4) Rather than constantly repeating yourself and doing what you have done before, you decide to search for a strategy to subvert the gaze. You realize using your family archive is really akin to using any public archive, like that of a library or museum. The difference is that you have unlimited access to it and a sense of ownership over it. You feel entitled to this archive because you know who is in it and who took the photos, even if you yourself are not in them. You are not worried that a relative might someday find themselves on the side of a building, because you know who they are. Your migration story is no more unique than someone else’s story, other than the fact that you have access to it. White artists use found footage and archives all the time, and they don’t feel bad about it. You should not feel bad about using your own.

5) Now, how to subvert this gaze? How to give the white curator what she wants so that she will happily pay you, while also working to critically subvert her ignorant premise? This is the hard part. So far the way to do this seems to be by using theory and symbolism and metaphors. Making visual puns. You thought composing still lives that are political in content and yet visually playful and intriguing might be the best way to do this. Humour is always a successful strategy to being critical while making it palatable for the white curator and audience.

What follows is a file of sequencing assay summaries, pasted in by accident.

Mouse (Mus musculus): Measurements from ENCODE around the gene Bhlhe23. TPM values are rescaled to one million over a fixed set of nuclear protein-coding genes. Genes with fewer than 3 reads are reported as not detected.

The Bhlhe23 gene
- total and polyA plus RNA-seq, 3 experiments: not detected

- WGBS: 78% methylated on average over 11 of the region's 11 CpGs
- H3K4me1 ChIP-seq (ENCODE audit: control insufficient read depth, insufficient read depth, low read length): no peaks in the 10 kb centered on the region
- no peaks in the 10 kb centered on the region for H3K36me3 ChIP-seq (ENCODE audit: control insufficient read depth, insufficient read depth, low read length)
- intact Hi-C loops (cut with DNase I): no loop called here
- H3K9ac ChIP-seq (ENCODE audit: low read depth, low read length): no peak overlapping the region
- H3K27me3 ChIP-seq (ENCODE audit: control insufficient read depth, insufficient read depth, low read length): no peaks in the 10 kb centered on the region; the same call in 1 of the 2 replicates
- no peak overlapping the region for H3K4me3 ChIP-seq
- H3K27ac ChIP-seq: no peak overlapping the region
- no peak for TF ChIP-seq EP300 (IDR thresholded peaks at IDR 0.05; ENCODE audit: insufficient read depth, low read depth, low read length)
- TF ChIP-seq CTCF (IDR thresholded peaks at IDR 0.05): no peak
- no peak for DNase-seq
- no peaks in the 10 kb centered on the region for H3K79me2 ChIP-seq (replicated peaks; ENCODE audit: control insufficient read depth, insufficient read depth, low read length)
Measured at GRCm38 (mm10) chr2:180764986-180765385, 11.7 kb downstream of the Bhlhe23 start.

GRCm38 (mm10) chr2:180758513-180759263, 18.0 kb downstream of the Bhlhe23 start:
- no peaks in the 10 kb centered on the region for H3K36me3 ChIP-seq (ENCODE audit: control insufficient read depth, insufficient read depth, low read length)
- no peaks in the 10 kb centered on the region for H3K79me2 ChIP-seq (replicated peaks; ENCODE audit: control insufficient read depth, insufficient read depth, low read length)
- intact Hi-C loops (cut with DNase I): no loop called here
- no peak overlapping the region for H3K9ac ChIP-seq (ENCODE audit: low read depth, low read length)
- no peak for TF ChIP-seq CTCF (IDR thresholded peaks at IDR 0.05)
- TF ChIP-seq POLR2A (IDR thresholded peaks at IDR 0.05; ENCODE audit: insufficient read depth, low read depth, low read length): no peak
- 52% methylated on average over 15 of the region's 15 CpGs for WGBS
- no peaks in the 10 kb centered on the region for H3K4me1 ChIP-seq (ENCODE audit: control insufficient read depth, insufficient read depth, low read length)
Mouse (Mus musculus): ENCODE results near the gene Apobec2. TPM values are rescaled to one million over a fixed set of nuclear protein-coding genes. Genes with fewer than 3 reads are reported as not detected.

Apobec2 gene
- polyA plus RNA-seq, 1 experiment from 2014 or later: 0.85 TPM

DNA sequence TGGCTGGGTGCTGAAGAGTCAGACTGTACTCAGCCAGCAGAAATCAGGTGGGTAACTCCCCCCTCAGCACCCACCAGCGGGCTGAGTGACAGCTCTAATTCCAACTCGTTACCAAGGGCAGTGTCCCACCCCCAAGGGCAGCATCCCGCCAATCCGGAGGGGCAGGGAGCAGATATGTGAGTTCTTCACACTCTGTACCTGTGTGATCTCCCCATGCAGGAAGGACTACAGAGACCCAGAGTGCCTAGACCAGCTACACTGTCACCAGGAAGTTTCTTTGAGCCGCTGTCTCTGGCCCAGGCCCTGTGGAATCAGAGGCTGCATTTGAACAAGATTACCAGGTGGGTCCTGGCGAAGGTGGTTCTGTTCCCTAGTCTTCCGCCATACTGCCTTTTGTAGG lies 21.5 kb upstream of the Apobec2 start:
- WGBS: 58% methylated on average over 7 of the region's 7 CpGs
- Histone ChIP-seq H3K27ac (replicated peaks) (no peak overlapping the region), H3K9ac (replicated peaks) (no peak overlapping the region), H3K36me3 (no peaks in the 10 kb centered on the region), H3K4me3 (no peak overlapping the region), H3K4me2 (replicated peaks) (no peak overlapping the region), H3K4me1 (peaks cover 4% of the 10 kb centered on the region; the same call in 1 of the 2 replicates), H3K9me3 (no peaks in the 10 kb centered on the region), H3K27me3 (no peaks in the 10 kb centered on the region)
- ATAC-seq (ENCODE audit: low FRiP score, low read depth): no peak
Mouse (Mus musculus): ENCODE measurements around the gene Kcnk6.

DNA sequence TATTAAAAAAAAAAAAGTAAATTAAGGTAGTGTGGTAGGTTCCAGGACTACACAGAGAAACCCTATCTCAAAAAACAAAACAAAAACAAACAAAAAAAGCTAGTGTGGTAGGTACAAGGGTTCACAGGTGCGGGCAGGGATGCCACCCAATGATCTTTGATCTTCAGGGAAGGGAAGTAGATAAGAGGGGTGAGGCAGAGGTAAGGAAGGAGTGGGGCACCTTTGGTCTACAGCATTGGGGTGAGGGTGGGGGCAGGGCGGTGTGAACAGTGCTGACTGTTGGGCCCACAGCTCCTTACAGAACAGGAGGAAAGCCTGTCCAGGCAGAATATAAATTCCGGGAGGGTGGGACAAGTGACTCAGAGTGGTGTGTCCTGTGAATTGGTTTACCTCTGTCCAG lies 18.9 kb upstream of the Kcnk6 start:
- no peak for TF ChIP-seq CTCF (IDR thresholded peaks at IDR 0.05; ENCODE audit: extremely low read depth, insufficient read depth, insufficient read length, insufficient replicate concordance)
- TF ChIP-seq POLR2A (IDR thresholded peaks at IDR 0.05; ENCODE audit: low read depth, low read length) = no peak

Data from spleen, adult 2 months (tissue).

[1] This project began as a site-specific installation for a regional gallery in Ontario. Working with this gallery was one of the worst experiences I have had in the art world. While I did my best to maintain distance between the experience from the work itself, the outcome of the project was undeniably influenced by it. I started writing this manifesto when I was first approached by the gallery, and I have completed it as a reminder to myself going forward.

A Manifesto, A Strategy is part of a larger collection of essays available for purchase here. Half of the proceeds from the first two weeks of sales will be donated to the Native Women’s Shelter of Montreal.

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Zinnia Naqvi is an interdisciplinary artist based in Tiohtià:ke/Montreal and Tkaronto/Toronto. Her work examines issues of colonialism, cultural translation, language, and gender through the use of photography, video, writing, and archival material. Recent works have included archival and re- staged images, experimental documentary films, video installations, graphic design, and elaborate still-lives. Her works often invite the viewer to question her process and working methods.

Naqvi’s work has been shown across Canada and internationally. She received an honorable mention at the 2017 Karachi Biennale in Pakistan and was an Artist in Residence at the Art Gallery of Ontario as part of EMILIA- AMALIA Working Group. She is a recipient of the 2019 New Generation Photography Award organized by the Canadian Photography Institute of the National Gallery of Canada in partnership with Scotiabank. She earned a BFA in Photography Studies from Ryerson University and an MFA in Studio Arts from Concordia University.